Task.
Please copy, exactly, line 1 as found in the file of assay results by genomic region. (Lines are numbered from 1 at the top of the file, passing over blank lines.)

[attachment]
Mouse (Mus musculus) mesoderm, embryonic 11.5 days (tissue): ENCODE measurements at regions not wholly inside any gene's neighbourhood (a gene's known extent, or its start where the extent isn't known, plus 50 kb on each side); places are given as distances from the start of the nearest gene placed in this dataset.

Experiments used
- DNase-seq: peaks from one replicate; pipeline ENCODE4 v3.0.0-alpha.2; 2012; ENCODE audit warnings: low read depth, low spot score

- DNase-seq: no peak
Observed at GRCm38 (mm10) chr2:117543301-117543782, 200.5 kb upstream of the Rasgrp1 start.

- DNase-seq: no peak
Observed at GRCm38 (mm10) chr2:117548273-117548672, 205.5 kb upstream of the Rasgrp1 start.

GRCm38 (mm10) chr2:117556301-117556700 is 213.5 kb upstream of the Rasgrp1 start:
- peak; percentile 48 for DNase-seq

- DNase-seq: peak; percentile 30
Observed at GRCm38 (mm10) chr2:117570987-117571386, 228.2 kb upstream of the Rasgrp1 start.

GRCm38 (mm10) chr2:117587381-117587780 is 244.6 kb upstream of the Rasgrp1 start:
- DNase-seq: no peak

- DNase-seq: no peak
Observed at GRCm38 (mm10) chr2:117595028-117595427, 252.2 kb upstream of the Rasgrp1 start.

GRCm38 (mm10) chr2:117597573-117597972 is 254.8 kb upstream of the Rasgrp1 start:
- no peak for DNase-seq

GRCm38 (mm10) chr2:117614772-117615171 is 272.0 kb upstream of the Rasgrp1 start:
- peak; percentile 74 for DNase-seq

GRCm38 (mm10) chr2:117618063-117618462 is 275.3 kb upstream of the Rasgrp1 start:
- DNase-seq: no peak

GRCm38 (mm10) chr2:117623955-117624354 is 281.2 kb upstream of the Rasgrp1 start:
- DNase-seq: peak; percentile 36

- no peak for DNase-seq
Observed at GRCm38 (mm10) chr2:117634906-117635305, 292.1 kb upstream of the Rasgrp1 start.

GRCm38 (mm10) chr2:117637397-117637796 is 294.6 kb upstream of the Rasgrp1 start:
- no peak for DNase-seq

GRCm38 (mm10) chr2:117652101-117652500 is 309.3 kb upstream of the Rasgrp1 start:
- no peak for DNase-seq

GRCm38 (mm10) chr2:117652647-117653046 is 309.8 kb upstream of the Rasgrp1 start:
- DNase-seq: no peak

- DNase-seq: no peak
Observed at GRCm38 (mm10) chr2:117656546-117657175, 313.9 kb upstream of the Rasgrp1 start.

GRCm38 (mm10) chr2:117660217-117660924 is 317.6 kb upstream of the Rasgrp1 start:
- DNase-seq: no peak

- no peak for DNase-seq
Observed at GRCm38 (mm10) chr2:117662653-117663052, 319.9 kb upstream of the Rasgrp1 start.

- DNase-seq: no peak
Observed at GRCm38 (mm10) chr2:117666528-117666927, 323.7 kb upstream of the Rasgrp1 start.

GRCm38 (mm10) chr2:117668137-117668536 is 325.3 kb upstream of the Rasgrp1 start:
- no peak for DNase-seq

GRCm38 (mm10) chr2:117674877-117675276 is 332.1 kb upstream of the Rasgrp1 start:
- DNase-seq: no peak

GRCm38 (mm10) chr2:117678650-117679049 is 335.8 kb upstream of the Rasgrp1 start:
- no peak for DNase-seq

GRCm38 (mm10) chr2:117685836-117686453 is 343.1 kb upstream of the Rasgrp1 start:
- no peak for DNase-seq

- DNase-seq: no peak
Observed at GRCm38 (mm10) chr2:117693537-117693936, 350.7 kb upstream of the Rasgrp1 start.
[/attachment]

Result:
Mouse (Mus musculus) mesoderm, embryonic 11.5 days (tissue): ENCODE measurements at regions not wholly inside any gene's neighbourhood (a gene's known extent, or its start where the extent isn't known, plus 50 kb on each side); places are given as distances from the start of the nearest gene placed in this dataset.